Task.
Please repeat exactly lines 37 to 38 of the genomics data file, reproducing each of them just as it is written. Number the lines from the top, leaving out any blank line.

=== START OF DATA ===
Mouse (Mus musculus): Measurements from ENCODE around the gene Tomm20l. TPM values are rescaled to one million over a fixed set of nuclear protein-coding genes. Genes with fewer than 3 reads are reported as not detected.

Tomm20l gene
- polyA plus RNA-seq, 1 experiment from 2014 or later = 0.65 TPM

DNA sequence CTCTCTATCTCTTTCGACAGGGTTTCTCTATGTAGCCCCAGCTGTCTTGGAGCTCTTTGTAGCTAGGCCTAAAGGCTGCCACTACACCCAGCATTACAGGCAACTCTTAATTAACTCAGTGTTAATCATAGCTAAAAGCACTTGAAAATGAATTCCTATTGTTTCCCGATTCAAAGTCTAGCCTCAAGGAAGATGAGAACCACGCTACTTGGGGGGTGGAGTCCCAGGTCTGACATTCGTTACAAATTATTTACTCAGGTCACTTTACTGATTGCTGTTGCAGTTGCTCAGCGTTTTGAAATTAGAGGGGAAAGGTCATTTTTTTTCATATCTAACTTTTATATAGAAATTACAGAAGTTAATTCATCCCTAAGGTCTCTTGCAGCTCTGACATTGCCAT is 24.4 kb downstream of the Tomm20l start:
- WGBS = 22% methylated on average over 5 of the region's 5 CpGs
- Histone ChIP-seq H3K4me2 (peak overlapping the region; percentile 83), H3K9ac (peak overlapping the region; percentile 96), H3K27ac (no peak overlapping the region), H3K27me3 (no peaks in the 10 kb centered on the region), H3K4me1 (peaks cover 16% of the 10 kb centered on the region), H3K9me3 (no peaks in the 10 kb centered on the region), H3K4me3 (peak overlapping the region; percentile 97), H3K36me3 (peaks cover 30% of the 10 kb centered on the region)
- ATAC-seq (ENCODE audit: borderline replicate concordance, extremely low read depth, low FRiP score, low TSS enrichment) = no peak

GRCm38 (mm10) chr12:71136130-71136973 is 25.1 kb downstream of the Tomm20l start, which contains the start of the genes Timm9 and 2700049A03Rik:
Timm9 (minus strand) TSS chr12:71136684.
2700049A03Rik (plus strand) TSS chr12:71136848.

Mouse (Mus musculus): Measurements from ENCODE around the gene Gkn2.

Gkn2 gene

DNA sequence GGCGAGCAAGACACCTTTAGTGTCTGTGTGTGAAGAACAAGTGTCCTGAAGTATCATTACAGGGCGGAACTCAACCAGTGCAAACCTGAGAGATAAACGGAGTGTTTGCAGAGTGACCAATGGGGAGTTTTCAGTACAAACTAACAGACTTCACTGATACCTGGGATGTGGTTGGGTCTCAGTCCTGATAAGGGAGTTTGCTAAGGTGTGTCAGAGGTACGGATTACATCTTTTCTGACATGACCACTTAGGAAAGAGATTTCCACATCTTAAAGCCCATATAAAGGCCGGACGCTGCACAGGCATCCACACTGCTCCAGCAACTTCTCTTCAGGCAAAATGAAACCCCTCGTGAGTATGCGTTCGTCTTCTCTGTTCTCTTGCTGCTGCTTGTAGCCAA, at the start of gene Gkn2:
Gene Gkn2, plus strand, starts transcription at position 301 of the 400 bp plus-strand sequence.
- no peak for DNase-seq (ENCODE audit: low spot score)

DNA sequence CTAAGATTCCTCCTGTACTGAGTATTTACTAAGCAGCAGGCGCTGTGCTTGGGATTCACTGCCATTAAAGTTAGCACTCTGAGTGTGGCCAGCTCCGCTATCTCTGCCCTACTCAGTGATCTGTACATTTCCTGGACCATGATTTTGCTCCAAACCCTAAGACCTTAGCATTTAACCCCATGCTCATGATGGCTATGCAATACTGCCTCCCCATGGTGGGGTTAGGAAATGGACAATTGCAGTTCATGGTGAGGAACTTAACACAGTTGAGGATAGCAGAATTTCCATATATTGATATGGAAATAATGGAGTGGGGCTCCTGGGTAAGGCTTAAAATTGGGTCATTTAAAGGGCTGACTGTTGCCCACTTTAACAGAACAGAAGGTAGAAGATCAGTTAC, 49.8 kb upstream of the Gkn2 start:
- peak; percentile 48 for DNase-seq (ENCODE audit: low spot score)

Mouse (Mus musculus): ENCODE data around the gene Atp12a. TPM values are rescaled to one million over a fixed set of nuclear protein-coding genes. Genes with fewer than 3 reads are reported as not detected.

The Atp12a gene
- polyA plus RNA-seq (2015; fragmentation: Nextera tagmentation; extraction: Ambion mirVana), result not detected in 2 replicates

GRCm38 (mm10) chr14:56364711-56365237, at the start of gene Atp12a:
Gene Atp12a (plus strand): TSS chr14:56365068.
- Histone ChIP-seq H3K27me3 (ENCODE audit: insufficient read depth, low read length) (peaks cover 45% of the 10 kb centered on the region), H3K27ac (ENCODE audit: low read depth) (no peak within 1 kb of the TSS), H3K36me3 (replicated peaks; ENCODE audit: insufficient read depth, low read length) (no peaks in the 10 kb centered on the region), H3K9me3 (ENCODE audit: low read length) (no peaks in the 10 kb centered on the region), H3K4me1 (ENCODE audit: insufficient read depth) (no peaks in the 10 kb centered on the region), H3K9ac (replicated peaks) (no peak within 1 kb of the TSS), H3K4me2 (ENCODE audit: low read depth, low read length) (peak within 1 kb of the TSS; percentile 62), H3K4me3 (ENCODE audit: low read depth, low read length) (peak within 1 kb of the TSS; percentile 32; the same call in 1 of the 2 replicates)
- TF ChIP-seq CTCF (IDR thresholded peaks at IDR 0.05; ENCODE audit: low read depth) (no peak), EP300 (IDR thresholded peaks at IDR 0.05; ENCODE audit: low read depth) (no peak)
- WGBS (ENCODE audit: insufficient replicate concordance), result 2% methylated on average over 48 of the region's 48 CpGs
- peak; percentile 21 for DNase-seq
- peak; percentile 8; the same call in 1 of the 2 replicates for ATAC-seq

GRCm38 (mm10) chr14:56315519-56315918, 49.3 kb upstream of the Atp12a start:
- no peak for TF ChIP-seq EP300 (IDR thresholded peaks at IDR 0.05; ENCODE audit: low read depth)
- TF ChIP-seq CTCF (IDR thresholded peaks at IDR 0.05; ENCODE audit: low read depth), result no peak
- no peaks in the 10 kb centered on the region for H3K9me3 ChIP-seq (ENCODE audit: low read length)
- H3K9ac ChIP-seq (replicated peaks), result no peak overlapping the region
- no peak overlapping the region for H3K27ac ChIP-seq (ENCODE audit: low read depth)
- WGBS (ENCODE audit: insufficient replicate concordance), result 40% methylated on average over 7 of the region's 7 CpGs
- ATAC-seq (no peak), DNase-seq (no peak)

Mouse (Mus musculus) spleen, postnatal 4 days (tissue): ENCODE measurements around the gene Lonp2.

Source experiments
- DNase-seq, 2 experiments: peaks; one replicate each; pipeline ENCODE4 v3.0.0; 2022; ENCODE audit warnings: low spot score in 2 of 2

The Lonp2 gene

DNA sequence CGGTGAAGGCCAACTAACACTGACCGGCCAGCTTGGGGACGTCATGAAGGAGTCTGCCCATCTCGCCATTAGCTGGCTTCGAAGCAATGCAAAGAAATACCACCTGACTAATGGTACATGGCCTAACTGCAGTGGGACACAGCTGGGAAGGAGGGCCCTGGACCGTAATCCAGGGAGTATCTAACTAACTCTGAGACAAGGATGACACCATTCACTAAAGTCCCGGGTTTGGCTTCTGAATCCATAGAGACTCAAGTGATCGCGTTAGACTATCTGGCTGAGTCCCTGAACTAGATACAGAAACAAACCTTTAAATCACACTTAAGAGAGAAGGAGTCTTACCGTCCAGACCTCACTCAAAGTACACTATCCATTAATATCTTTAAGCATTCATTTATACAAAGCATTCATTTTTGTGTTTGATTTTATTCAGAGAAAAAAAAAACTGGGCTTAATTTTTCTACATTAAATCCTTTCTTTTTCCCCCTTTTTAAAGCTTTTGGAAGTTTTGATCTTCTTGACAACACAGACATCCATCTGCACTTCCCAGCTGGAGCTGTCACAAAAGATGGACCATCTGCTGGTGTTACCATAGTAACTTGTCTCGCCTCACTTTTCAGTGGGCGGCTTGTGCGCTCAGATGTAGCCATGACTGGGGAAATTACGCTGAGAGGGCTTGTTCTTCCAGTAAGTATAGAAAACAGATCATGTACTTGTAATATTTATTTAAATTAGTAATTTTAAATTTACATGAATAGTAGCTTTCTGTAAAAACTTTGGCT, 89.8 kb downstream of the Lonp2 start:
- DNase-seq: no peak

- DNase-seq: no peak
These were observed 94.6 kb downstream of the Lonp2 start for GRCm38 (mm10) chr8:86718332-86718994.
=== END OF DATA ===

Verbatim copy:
Source experiments
- DNase-seq, 2 experiments: peaks; one replicate each; pipeline ENCODE4 v3.0.0; 2022; ENCODE audit warnings: low spot score in 2 of 2